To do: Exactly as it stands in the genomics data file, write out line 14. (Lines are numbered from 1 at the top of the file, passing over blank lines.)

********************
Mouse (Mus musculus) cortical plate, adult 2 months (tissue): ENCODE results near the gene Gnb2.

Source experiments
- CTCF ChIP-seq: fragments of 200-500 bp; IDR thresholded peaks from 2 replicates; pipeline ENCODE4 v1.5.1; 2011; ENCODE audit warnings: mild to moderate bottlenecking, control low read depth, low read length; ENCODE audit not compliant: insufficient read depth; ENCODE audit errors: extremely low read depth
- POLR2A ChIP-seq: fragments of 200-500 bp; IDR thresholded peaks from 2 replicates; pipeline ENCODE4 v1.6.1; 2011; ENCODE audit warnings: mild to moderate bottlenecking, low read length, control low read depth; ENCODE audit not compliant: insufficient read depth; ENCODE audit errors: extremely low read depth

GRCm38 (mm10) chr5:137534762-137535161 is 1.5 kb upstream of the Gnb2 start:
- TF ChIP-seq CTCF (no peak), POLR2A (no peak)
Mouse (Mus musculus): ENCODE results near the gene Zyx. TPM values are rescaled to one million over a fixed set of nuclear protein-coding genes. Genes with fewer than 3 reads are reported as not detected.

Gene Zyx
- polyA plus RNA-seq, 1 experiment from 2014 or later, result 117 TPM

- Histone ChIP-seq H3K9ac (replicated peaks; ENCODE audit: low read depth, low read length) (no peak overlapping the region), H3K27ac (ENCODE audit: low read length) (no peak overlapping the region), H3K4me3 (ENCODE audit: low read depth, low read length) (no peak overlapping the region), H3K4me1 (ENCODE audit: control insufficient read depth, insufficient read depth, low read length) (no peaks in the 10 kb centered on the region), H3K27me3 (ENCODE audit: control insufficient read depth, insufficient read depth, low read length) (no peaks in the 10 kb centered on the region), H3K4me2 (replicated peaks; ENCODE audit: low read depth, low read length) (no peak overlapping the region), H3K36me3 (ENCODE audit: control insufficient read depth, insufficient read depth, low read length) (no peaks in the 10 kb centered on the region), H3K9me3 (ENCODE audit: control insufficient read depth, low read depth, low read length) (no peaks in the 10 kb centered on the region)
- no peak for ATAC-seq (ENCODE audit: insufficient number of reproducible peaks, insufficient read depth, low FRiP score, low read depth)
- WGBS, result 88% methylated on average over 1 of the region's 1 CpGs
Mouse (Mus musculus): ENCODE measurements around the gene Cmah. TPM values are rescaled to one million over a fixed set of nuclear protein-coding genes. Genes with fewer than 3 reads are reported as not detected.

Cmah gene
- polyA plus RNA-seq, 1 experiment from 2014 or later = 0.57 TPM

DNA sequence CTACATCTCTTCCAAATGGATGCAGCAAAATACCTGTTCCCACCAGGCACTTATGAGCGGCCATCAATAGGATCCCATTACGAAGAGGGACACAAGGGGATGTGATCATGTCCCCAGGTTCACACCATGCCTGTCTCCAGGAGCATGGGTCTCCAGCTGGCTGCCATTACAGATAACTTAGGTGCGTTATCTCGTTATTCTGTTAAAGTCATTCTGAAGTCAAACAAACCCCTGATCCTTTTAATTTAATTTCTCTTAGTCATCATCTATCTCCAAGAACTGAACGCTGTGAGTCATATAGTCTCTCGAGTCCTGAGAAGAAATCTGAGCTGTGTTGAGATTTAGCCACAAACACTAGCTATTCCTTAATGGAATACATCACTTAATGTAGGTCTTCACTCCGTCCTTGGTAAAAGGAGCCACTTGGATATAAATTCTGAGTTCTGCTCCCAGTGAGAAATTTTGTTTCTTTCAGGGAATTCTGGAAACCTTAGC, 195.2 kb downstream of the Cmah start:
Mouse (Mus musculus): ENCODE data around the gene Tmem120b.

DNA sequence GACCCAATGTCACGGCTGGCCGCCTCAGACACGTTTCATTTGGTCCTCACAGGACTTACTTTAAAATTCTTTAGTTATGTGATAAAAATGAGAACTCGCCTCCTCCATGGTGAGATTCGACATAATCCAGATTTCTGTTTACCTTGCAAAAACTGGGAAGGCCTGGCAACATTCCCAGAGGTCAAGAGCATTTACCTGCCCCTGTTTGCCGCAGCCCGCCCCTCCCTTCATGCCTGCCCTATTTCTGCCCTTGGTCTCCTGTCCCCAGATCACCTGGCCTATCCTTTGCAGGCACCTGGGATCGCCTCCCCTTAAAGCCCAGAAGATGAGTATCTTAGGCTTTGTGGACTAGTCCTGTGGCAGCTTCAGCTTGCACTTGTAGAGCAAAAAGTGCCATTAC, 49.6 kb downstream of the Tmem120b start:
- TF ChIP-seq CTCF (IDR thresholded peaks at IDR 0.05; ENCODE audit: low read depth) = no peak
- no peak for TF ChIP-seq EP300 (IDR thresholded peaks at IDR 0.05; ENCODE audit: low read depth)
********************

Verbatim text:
Cmah gene